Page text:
One of the things that has been found about multi-tasking in humans is that is wasteful. We do it very poorly, parallel execution takes more time than strict serial execution, and the quality of what we do is greatly diminished. Also, and perhaps most critically, analytical capacities are abysmally reduced, erased in many cases. Multi-tasking is a synonym for ineptness, incompetence, and irrationality.

Nothing new there, nor that humans continue to do it just because humans always do rather stupid things. And usually don’t get killed doing them until after they have reproduced.

But what was new to me was putting all this into the context of being an Old Retired Flatulence. Being an ORF brings new fervor to the paradox of ‘if one drools only while asleep does being an ORF violate this postulate or are ORFs only apparently awake?’ Most properly posed, if an individual multi-tasks persistently through mature existence what does this mean when they become senior?

The rather chilling indication here is that when mental faculties begin to erode in seniors who have been diligent multi-taskers they will erode rapidly and catastrophically. One minute present, the next pond scum.

Of course this may be good. No lingering. No nasty body consuming itself. Just asentience and aintelligence.

MultiTool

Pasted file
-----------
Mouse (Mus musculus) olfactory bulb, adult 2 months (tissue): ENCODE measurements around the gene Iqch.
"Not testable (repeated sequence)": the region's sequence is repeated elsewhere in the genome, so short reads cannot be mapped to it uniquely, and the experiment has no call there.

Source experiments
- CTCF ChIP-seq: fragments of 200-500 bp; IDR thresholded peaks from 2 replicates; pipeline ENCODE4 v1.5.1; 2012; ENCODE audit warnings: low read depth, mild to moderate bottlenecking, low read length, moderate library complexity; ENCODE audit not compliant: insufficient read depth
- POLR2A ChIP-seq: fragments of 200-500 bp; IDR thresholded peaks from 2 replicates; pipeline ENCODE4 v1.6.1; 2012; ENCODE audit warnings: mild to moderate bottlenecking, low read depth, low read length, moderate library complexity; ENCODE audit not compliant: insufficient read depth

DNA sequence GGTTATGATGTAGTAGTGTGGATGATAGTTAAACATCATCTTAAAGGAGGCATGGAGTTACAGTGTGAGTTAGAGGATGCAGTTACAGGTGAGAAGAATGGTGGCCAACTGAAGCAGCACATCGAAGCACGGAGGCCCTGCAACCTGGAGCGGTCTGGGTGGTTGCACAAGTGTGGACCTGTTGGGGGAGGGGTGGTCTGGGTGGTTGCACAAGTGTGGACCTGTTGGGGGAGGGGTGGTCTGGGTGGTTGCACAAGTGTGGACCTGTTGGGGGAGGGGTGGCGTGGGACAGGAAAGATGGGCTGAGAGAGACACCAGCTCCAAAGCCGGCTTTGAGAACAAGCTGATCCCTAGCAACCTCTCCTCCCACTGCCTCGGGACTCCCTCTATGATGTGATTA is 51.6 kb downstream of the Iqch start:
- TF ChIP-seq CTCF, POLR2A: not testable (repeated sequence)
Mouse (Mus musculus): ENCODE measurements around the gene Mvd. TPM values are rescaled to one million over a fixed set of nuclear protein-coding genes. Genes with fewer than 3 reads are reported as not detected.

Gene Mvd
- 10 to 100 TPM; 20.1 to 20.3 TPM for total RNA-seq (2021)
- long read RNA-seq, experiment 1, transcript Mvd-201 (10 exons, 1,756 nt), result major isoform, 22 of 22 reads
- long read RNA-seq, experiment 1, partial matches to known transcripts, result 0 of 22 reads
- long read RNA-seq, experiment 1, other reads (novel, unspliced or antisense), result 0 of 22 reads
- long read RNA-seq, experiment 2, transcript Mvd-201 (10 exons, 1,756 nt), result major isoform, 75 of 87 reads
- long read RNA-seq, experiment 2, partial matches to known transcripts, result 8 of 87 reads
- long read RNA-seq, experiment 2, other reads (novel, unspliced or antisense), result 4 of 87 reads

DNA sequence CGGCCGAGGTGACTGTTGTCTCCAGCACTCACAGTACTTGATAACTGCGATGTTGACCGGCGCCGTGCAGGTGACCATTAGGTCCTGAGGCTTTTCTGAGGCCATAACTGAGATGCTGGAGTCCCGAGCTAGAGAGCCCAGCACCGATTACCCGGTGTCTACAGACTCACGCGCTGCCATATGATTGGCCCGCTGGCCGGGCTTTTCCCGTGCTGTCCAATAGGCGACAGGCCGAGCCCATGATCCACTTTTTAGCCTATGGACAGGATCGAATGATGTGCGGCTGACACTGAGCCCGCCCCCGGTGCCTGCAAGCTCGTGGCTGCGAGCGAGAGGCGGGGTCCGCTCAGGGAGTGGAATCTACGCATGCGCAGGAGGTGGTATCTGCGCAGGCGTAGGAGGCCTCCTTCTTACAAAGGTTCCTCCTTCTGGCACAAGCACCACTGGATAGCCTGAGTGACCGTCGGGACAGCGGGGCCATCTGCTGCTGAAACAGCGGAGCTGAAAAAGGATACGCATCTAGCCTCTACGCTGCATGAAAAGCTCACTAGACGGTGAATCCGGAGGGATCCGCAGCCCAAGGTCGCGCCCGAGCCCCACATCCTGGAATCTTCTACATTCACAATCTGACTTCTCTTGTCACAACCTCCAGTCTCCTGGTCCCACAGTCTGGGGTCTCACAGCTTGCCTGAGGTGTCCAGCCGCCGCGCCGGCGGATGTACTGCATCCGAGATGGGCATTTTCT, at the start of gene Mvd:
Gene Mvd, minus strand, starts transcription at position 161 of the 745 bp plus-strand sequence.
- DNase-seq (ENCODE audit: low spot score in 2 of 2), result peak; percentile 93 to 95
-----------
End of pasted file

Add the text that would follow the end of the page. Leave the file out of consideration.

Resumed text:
As a younger man I was a devotee of the action television program “McGyver”. One of the thematic cornerstones of this program was that the protagonist would haul out his Swiss Army knife, one of the simpler ones, and perform some necessary task to accomplish a technological nexus. This was one of the less believable metaphors of the program, albeit relatively easily suspended, because of my fundamental mistrust of multiple purpose tools.

Back when Ubuntu 9.10 emerged earlier I first tried to install it on my Itty Bitty Lap Top (netbook for the bogs) and it malfunctioned mid way through leaving me with a piece of fragile matter but no longer a tool. Reinstalling Ubuntu 9.04 was a relative snap with none of the machinations I had to go through originally with adding Ubuntu and by now I was more than willing to dispense with the wasted space on the hard drive that was SLED. Admittedly I did lose a bit off the box but nothing of abiding value.

What I did not get to do was reinstall all the pieces of software I needed to make use of the box, partly because of other demands and partly from inadequate memory. This was not worrisome since I knew I could install later when I realized the want.

Since I had uncertainty on time and connection on my immediately concluded boondoggle to the campus of the Black Warrior, I took the IBLT along in lieu of three times the volume and mass of a full up laptop. My uncertainties about connection and time proved to be accurate once I could collapse the wave function. The hotel I was using had a relatively whacked wireless network that required one to log on using a browser. The folks who put the system together made the usual brain dead assumption that everyone who would use it was a MegaHard serf and sure enough the system choked a couple of times with Linux alienation. Luckily the adaptations were within my limited IT capabilities since I knew that hotel staff are worse than bogs when it comes to matters computer, although I will give them points for being pleasant in expressing their ignorance and disinterest.

More accurate was my projections of time and so I was largely limited to evenings, in lieu of the intellectually banal wasteland that is American television, and mornings during the interval when the early riser mutation got me out of bed and when the late riser normals (?) actually were conscious.